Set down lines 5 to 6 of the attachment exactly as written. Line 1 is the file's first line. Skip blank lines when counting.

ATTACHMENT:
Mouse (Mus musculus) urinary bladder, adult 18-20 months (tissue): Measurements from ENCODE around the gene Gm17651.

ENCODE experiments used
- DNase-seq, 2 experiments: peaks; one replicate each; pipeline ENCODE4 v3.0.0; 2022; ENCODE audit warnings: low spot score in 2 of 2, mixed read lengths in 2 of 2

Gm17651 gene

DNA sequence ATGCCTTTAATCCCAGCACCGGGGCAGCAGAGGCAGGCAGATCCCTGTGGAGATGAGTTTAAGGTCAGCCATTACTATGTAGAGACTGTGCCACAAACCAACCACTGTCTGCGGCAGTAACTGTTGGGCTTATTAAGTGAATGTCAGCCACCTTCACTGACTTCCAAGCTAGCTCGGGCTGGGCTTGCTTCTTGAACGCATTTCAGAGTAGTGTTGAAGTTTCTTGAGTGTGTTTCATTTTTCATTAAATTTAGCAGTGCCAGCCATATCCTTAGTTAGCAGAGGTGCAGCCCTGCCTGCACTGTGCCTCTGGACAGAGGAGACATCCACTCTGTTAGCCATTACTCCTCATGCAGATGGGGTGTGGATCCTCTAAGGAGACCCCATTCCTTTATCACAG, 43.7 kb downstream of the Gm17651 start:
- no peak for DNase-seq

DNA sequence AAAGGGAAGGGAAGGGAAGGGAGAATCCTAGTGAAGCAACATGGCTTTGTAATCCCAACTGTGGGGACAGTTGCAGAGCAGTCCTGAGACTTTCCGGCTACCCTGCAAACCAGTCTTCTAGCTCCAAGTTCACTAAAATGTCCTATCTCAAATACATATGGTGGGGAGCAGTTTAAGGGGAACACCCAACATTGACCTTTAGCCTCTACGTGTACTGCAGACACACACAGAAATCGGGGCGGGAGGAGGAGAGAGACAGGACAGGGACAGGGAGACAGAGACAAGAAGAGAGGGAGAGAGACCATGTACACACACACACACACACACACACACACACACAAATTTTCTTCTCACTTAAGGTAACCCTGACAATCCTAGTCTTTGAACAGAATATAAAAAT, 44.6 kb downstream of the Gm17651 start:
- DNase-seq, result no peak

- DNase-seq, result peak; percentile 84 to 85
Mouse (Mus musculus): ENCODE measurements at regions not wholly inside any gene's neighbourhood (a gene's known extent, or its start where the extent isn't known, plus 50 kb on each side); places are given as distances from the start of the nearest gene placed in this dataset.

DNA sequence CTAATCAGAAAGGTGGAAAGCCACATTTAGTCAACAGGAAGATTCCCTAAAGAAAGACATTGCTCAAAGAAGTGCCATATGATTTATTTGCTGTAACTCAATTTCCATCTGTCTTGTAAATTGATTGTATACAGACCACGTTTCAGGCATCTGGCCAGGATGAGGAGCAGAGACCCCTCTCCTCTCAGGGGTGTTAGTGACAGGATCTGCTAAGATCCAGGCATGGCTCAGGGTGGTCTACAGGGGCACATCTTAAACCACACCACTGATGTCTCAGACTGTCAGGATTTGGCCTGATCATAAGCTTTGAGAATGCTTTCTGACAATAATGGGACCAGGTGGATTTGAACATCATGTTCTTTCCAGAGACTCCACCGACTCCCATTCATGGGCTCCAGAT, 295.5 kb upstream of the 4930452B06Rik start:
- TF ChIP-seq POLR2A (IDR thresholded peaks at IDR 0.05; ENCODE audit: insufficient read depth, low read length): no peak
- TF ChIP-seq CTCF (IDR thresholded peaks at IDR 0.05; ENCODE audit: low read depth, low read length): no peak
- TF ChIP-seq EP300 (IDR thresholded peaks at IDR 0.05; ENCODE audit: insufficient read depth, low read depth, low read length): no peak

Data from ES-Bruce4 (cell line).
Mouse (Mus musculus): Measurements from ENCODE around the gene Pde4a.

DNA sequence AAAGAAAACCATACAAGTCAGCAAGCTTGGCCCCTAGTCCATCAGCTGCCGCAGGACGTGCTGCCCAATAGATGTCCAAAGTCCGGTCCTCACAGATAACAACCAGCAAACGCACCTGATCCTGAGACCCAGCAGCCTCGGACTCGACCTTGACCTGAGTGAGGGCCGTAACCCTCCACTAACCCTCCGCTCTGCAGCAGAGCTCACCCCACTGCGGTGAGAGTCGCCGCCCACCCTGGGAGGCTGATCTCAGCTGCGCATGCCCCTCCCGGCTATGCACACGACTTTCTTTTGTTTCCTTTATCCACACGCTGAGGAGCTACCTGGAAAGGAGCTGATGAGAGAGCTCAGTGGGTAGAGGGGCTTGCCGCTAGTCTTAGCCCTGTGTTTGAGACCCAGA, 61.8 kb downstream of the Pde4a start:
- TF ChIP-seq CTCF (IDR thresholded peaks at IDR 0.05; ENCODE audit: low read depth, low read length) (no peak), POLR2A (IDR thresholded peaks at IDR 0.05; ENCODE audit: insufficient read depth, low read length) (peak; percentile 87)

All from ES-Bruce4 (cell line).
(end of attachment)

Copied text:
DNA sequence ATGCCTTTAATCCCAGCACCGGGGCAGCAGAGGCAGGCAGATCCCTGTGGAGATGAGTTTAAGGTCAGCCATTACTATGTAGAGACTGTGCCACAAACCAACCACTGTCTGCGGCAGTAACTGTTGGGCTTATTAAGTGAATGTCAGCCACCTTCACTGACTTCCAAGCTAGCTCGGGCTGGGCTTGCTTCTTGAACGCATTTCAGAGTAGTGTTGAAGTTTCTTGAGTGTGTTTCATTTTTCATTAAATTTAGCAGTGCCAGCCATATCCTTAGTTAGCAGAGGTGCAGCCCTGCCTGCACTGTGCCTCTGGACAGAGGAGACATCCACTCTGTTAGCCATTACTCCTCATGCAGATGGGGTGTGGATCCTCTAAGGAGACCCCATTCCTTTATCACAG, 43.7 kb downstream of the Gm17651 start:
- no peak for DNase-seq